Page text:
I get down to Wembley and I have to go to Superbowl.

My teams are the Detroit Lions because my wife is from Detroit, and the other is the New England Patriots because my son lives in Boston.

My other hobby is reading detective novels, and my favourites are John Lescrote, Robert Parker, Michael Connolly.

How often do you get to the Posh?

Three games a season. And if you’ll forgive me for saying so as I have done any boosting of myself in this interview, I was a pretty good MP for Peterborough Utd.

Peterborough was the first club from outside the top flight in the country that got security cameras. I had a word in an ear.

Who was your favourite player at Posh?

David Seaman. He turned out to be quite good.

All time: Stanley Matthews. His level of skill was magic. Tom Finney. These were real gentlemen.

I was at Finney’s 80th birthday bash and he was such a nice guy.

There are very few gentlemen in the world of football. It may surprise you to be told that Gary Lineker was a gentleman, who didn’t play silly B’s and kick the living daylights out of people.

A story from Baron Mawhinney’s book...

One of the strongest memories I have of a council-related issue involves a constituent who lived in New Road.

New Road is just wide enough to allow two cars to pass carefully. Too often, when cars are parked on the road outside residents’ houses (there are no driveways), they get sideswiped by careless passing motorists.

My constituent, I will call him Mr Jones, came to my surgery and told me his parked car had been sideswiped several times. He was fed up and had decided to pave his front garden to enable him to get his car off the road. The garden was just big enough so that the car did not protrude on to the pavement if parked parallel to the house.

The problem which brought him to me was simple. His application for planning permission to make the change had been refused by the council.

In my view there was a compelling logic in what he wanted to do but, despite my entreaties, the council refused to budge. Eventually I explained to Mr Jones that I had no power to make the council behave as he and I would wish. I was sorry but there was nothing more I could do. As his councillor was not interested his only other recourse was to consult a solicitor.

Eventually he left my office grateful that someone had taken him seriously, but disappointed and mad at the council.

Weeks later Mr Jones reappeared. He had seen a solicitor; had appealed against the council’s planning refusal in court; had lost, and now, on top of everything else, he owed the council £750 towards its legal costs. He was understandably upset.

In this conversation he mentioned something he had not said previously. He told me he could not understand why the council had a problem with his application when they had let so many of his neighbours pave their gardens for parking.

I said I would look into it. After he left I drove down New Road, carefully.

Gillian Beasley was the council’s chief executive. She was and is good at her job and usually sensitive to people’s needs. We happened to have a lunch pending. I rang her office and said I would arrive thirty minutes early because I wanted us to go for a walk before lunch. She agreed.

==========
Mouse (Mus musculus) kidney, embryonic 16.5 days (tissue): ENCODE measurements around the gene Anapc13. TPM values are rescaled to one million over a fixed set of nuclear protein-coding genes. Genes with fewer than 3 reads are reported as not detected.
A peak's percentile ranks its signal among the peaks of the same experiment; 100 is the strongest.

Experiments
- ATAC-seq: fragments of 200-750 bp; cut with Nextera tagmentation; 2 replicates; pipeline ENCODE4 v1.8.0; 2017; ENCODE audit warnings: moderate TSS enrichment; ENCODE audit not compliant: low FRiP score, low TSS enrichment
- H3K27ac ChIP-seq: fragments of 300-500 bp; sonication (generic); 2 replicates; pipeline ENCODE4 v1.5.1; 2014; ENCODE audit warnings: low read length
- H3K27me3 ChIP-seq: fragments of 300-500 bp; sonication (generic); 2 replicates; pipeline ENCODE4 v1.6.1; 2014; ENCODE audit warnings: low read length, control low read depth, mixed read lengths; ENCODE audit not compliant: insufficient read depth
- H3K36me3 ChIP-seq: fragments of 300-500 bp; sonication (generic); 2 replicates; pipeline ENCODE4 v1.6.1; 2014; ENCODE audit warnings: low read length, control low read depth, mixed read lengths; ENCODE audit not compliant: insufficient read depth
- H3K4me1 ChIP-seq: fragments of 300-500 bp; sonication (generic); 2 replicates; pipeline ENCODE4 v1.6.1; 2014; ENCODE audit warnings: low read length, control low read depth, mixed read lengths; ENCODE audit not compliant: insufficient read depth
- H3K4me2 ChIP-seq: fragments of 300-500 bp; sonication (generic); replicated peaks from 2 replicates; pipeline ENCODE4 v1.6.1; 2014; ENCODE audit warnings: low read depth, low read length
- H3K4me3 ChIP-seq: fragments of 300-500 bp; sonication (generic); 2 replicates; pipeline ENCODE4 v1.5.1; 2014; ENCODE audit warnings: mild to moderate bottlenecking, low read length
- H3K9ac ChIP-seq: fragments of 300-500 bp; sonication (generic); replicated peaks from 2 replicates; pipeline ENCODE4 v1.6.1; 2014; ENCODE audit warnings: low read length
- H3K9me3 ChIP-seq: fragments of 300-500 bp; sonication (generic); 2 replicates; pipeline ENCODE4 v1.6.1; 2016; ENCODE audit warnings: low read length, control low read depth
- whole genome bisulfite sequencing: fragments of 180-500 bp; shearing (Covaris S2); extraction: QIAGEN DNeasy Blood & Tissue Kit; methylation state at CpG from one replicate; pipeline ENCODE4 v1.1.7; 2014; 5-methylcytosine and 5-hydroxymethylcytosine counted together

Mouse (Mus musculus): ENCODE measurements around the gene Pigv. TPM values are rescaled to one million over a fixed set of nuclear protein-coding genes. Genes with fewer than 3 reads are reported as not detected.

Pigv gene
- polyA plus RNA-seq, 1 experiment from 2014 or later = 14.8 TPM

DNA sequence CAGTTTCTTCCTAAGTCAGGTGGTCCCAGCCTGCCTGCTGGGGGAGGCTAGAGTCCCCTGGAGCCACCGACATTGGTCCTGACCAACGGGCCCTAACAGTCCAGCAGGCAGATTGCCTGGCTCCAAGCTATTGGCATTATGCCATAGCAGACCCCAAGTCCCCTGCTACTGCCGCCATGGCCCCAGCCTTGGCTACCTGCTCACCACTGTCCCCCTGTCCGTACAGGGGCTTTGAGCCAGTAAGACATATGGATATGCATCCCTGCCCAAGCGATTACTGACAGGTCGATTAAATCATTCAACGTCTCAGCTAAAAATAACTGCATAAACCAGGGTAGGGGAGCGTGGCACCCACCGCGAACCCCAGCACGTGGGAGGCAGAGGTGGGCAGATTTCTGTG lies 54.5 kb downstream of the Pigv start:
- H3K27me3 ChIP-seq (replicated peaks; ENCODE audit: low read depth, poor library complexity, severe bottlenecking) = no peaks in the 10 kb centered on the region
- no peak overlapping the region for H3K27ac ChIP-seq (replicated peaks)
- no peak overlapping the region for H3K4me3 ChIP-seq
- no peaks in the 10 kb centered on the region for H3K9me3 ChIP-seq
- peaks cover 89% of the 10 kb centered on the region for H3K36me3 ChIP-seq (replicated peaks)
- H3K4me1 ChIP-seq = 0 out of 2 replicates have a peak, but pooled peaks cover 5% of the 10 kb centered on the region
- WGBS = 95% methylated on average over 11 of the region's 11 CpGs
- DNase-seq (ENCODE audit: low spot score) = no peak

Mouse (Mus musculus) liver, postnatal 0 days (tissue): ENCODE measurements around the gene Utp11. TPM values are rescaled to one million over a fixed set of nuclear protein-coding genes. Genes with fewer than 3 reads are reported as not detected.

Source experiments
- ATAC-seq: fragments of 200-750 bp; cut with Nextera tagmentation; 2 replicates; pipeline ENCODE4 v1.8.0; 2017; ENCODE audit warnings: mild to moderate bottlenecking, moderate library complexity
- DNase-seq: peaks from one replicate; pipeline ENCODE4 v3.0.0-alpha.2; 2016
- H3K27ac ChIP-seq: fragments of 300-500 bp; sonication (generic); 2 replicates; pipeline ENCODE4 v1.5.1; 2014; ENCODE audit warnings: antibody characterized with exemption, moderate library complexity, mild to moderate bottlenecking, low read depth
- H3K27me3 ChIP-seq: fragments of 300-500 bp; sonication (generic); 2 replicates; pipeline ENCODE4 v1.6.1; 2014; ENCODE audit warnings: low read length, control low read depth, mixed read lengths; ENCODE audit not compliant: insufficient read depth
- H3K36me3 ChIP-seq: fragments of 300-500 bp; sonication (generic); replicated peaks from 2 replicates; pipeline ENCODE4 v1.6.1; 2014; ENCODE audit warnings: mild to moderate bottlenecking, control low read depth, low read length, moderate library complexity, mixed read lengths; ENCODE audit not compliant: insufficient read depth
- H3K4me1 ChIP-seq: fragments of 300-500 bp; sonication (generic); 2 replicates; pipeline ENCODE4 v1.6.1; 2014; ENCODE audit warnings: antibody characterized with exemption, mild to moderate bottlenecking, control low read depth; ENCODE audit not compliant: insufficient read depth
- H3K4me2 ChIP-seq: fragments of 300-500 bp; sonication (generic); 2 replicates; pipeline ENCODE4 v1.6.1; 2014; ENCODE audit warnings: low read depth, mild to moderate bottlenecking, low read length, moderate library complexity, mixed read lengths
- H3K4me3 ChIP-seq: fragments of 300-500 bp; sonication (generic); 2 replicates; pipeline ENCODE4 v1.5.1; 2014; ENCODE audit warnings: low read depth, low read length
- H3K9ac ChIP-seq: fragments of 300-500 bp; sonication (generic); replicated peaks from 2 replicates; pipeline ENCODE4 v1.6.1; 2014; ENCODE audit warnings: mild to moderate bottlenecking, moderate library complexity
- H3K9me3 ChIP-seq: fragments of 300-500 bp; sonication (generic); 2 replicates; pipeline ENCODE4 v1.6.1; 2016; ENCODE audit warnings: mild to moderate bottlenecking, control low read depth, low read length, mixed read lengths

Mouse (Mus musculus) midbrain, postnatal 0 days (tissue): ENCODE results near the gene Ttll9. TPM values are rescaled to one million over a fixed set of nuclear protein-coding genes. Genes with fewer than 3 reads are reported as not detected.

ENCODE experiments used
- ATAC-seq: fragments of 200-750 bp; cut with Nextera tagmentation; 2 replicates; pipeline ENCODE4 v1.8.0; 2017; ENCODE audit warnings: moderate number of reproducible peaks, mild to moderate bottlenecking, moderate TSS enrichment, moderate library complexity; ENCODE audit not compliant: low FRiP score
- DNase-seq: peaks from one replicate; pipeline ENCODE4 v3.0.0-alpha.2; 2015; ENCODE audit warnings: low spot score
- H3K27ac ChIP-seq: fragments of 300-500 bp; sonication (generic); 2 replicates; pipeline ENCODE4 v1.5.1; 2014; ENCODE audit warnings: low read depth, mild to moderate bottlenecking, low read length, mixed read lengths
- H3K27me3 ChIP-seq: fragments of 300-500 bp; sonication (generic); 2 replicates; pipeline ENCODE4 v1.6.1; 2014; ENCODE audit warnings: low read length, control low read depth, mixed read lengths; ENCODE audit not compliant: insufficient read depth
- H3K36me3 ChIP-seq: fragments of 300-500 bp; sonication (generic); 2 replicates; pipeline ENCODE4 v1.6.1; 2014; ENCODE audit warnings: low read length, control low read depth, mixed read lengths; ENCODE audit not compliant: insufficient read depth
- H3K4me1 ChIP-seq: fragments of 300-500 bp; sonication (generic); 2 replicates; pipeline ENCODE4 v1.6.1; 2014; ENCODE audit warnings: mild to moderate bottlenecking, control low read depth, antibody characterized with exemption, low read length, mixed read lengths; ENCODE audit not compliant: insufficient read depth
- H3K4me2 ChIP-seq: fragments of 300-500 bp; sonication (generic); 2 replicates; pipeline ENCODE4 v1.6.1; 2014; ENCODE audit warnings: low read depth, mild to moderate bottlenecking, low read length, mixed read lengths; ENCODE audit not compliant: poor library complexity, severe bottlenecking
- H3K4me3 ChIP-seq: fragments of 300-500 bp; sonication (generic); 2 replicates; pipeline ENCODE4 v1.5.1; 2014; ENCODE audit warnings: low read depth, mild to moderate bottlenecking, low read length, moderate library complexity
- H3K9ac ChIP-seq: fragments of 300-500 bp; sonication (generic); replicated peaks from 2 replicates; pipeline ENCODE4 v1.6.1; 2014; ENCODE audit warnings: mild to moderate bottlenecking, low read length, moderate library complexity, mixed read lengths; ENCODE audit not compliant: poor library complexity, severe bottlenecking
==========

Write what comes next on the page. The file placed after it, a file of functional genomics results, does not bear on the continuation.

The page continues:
If my memory serves me right there were about 180 houses in the road, forty or more of which had paved front gardens being used as car parking spaces. We stopped outside Mr Jones’s gate, which was near the end of our walk.

‘So what is the problem?’ I asked Gillian. ‘Forty-plus people have done it, why not Mr Jones? Are you not guilty of discrimination within public policy by refusing him planning permission?’

Gillian is a friend as well as a good chief executive. She defends her council appropriately and sometimes legalistically but can be honest about its failings.

‘It is worse than that, Brian,’ she replied. ‘None of these houses has planning permission yet clearly at least some of those garden parking areas have been in use for years.’ If that use, albeit illegal i.e. without planning permission, has been for more than two years,

and the council has taken no action (which it had not), then they are legally ‘deemed’ to have planning permission.

‘So’, I said, ‘Mr Jones is being punished for being law-abiding. Others, who may not have applied for planning permission yet have had the benefit of safe parking for years, are legally protected. How can that be right?’ I asked.

Gillian said she would ‘sort it’.

She was as good as her word. Within days Mr Jones received a cheque for £750 to cover his outlay in meeting the council’s legal costs. Gillian found she could not change the planning refusal administratively.

So a new application was shepherded through the council’s system under her eagle eye. Eventually Mr Jones was given permission to pave his front garden. He was delighted and agreed not to seek compensation.

On this occasion the chief executive righted a wrong and, maybe, registered a warning to her staff about undertaking and then defending sloppy work. Not wishing to admit you are wrong and to say ‘sorry’ is a human frailty. We are all guilty of it from time to time. It is a reality which is much too prevalent in government – national and local.

The case of Mr Jones taught me again the importance of perseverance and of checking facts myself. Over the years my experience has been that if you always rely on others for crucial information occasionally you will miss a key fact which you recognise as important even when others do not.

This experience is more significant than many are willing to acknowledge.

It was also my experience that sometimes, when I got things wrong, I found it hard to admit my error and even harder to say ‘sorry’.